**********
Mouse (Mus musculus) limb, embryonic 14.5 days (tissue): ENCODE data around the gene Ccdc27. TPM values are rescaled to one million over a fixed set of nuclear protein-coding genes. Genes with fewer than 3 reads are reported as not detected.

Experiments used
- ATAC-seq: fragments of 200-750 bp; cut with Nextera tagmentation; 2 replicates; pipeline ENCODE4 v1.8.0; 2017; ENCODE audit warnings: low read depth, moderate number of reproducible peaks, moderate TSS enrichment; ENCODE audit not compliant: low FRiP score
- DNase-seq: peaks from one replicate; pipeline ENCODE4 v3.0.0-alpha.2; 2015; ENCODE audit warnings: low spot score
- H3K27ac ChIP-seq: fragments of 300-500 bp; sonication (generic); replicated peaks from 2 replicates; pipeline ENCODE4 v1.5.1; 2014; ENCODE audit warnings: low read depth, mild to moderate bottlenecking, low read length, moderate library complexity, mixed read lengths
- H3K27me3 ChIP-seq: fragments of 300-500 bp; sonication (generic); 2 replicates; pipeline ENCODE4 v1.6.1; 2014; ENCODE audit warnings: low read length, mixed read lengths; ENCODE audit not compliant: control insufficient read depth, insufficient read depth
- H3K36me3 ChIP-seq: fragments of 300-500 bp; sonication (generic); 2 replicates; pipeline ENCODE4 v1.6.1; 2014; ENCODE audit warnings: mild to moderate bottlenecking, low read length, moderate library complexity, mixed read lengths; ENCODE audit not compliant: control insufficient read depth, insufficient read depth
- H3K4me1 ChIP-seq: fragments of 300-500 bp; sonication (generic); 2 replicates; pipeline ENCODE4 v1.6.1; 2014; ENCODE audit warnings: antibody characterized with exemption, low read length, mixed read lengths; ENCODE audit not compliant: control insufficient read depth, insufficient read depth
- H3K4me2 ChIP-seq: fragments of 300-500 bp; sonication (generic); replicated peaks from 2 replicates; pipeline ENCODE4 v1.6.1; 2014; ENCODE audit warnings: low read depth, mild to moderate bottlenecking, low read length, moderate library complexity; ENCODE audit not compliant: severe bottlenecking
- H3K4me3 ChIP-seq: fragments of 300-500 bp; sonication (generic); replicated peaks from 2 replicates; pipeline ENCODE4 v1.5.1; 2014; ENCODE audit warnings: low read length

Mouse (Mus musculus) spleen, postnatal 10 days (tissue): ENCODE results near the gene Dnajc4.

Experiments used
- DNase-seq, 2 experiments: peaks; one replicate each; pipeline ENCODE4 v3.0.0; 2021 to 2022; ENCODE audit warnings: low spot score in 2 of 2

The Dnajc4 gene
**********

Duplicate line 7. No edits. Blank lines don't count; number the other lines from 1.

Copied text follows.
- H3K36me3 ChIP-seq: fragments of 300-500 bp; sonication (generic); 2 replicates; pipeline ENCODE4 v1.6.1; 2014; ENCODE audit warnings: mild to moderate bottlenecking, low read length, moderate library complexity, mixed read lengths; ENCODE audit not compliant: control insufficient read depth, insufficient read depth